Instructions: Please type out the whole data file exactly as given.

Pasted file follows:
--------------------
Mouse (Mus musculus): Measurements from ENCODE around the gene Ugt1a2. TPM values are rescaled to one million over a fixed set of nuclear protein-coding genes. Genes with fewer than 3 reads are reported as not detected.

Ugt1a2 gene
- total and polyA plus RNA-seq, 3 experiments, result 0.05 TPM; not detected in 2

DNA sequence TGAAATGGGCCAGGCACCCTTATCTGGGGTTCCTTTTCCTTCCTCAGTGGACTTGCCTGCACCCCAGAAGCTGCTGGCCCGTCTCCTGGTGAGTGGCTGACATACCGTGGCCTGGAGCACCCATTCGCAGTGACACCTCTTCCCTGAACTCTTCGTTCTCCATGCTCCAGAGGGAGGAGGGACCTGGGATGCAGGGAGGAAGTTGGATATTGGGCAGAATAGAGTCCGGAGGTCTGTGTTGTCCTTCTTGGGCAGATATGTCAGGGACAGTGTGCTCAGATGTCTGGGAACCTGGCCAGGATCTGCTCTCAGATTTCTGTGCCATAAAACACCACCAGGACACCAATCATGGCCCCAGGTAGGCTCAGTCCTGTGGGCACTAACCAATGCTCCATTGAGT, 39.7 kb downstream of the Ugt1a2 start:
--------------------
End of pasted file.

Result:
Mouse (Mus musculus): Measurements from ENCODE around the gene Ugt1a2. TPM values are rescaled to one million over a fixed set of nuclear protein-coding genes. Genes with fewer than 3 reads are reported as not detected.

Ugt1a2 gene
- total and polyA plus RNA-seq, 3 experiments, result 0.05 TPM; not detected in 2

DNA sequence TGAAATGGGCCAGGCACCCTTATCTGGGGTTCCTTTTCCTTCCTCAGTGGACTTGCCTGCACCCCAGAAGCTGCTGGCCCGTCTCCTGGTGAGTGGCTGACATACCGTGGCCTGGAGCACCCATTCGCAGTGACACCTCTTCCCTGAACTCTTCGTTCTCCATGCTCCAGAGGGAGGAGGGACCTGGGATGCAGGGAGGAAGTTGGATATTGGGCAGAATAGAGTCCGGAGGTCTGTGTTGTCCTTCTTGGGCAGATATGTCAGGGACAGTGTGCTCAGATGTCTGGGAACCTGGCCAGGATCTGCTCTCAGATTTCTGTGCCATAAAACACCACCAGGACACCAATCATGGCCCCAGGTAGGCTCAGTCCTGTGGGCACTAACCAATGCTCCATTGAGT, 39.7 kb downstream of the Ugt1a2 start: